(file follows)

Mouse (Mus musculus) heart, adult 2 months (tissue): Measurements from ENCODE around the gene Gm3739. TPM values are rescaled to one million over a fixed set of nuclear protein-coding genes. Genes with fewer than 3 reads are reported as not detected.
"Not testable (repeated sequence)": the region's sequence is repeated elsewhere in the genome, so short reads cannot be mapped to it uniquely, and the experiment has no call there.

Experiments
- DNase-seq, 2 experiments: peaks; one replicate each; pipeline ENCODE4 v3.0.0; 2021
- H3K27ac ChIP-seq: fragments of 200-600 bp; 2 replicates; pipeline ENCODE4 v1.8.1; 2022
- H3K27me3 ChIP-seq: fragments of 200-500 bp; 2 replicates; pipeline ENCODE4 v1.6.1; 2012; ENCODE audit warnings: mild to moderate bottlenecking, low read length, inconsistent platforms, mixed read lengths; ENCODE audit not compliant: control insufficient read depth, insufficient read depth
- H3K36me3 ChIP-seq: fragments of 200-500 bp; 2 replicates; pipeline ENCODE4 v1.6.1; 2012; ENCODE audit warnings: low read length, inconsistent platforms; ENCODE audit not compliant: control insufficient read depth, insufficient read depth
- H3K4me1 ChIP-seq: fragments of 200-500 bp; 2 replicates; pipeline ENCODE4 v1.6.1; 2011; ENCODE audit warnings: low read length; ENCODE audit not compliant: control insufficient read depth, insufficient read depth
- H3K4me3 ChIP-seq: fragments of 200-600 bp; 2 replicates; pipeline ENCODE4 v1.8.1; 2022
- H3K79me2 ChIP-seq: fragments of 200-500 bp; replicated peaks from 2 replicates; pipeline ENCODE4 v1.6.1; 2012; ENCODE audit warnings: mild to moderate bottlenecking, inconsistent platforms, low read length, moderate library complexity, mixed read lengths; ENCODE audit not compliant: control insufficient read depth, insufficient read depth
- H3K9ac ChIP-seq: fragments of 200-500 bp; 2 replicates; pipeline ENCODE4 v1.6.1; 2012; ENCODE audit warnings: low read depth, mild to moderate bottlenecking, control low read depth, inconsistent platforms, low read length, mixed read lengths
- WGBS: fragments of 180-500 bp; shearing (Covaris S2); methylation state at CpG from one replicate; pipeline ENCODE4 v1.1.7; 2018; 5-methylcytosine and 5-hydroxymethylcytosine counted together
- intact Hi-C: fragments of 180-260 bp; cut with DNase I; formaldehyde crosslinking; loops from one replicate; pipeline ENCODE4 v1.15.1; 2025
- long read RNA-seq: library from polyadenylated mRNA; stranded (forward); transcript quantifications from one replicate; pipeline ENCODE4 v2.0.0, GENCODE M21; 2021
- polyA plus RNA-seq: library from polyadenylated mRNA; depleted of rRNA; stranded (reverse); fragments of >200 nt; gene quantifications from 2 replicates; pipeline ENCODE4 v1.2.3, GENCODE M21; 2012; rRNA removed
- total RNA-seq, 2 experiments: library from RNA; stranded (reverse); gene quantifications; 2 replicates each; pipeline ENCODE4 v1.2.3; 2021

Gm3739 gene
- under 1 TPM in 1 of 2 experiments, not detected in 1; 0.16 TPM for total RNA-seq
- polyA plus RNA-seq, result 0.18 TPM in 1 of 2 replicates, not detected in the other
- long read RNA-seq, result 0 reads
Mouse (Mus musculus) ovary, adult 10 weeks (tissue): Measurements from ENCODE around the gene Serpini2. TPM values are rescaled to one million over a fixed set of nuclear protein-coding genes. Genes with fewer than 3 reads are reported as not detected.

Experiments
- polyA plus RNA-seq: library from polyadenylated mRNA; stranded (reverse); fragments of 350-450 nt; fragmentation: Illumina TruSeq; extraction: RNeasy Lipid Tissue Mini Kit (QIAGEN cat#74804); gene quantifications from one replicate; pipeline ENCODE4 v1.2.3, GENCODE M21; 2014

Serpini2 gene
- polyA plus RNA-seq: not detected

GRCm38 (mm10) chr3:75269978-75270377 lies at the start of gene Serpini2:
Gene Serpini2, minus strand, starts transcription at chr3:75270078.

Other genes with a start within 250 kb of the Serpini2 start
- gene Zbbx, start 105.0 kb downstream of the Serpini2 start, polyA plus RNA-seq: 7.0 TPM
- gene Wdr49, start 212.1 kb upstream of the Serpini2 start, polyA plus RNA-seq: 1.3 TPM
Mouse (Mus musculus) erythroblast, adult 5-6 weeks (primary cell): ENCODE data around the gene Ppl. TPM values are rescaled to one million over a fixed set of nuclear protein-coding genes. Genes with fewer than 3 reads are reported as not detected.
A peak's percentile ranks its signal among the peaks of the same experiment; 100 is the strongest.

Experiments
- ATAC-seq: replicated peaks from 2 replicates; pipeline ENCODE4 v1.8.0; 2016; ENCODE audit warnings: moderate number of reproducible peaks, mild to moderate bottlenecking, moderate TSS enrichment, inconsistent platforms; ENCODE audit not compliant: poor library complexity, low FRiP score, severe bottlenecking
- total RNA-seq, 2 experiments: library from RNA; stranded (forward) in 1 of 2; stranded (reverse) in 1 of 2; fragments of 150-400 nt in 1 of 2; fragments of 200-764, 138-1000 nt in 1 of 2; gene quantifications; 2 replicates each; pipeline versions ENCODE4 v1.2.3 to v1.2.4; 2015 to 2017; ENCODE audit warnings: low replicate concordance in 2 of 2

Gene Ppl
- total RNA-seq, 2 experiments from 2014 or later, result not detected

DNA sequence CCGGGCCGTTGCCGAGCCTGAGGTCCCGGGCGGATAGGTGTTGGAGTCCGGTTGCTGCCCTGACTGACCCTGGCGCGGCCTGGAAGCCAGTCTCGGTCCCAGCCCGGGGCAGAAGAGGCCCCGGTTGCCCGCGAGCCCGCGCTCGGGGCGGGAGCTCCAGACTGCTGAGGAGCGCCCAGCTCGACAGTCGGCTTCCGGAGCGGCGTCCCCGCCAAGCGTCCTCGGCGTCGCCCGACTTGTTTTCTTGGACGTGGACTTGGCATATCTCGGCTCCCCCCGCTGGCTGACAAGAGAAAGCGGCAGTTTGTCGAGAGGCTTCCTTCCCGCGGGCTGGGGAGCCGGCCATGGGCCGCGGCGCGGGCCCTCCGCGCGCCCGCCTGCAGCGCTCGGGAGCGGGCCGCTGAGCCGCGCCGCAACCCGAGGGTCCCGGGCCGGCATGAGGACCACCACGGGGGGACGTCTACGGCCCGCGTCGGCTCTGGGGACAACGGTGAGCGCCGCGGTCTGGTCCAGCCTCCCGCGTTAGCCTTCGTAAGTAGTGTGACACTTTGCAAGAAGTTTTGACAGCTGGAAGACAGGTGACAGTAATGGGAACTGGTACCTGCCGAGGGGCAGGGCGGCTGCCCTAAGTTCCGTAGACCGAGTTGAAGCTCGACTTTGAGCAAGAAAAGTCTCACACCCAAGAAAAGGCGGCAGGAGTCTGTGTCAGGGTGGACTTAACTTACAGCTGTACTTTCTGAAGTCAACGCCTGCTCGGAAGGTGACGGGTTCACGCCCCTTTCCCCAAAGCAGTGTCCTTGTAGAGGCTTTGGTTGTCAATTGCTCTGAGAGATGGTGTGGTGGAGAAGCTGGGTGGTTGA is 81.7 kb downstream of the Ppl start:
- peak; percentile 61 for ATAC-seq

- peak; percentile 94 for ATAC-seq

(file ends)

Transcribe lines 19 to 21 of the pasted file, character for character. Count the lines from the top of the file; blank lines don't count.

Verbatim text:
- polyA plus RNA-seq, result 0.18 TPM in 1 of 2 replicates, not detected in the other
- long read RNA-seq, result 0 reads
Mouse (Mus musculus) ovary, adult 10 weeks (tissue): Measurements from ENCODE around the gene Serpini2. TPM values are rescaled to one million over a fixed set of nuclear protein-coding genes. Genes with fewer than 3 reads are reported as not detected.